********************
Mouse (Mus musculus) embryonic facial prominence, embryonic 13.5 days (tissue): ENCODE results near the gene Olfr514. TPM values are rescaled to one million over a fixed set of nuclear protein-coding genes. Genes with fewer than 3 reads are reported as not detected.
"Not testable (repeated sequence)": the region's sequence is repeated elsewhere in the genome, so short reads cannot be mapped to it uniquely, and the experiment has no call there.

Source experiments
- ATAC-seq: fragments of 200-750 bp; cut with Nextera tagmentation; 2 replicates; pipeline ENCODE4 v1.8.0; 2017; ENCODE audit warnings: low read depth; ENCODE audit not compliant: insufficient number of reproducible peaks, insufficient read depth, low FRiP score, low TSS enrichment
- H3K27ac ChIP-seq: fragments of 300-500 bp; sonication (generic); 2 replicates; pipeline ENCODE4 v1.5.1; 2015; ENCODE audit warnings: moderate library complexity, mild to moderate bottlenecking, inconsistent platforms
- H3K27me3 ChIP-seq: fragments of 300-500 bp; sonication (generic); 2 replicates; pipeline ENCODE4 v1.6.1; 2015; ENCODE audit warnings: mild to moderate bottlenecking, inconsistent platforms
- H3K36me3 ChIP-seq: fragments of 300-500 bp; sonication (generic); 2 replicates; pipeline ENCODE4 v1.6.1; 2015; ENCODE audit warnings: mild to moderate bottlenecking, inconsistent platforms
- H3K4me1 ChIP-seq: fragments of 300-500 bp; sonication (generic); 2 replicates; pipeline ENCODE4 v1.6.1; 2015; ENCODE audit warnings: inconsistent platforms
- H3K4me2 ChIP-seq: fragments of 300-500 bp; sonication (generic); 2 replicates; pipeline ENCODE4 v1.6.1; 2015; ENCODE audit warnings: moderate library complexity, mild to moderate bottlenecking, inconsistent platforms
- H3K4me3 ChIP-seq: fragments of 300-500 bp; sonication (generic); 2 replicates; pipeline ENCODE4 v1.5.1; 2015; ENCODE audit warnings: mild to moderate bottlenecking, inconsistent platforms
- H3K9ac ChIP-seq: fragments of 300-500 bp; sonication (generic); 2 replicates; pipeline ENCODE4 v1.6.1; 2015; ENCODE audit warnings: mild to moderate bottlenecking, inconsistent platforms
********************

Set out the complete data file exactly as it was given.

Mouse (Mus musculus) embryonic facial prominence, embryonic 13.5 days (tissue): ENCODE results near the gene Olfr514. TPM values are rescaled to one million over a fixed set of nuclear protein-coding genes. Genes with fewer than 3 reads are reported as not detected.
"Not testable (repeated sequence)": the region's sequence is repeated elsewhere in the genome, so short reads cannot be mapped to it uniquely, and the experiment has no call there.

Source experiments
- ATAC-seq: fragments of 200-750 bp; cut with Nextera tagmentation; 2 replicates; pipeline ENCODE4 v1.8.0; 2017; ENCODE audit warnings: low read depth; ENCODE audit not compliant: insufficient number of reproducible peaks, insufficient read depth, low FRiP score, low TSS enrichment
- H3K27ac ChIP-seq: fragments of 300-500 bp; sonication (generic); 2 replicates; pipeline ENCODE4 v1.5.1; 2015; ENCODE audit warnings: moderate library complexity, mild to moderate bottlenecking, inconsistent platforms
- H3K27me3 ChIP-seq: fragments of 300-500 bp; sonication (generic); 2 replicates; pipeline ENCODE4 v1.6.1; 2015; ENCODE audit warnings: mild to moderate bottlenecking, inconsistent platforms
- H3K36me3 ChIP-seq: fragments of 300-500 bp; sonication (generic); 2 replicates; pipeline ENCODE4 v1.6.1; 2015; ENCODE audit warnings: mild to moderate bottlenecking, inconsistent platforms
- H3K4me1 ChIP-seq: fragments of 300-500 bp; sonication (generic); 2 replicates; pipeline ENCODE4 v1.6.1; 2015; ENCODE audit warnings: inconsistent platforms
- H3K4me2 ChIP-seq: fragments of 300-500 bp; sonication (generic); 2 replicates; pipeline ENCODE4 v1.6.1; 2015; ENCODE audit warnings: moderate library complexity, mild to moderate bottlenecking, inconsistent platforms
- H3K4me3 ChIP-seq: fragments of 300-500 bp; sonication (generic); 2 replicates; pipeline ENCODE4 v1.5.1; 2015; ENCODE audit warnings: mild to moderate bottlenecking, inconsistent platforms
- H3K9ac ChIP-seq: fragments of 300-500 bp; sonication (generic); 2 replicates; pipeline ENCODE4 v1.6.1; 2015; ENCODE audit warnings: mild to moderate bottlenecking, inconsistent platforms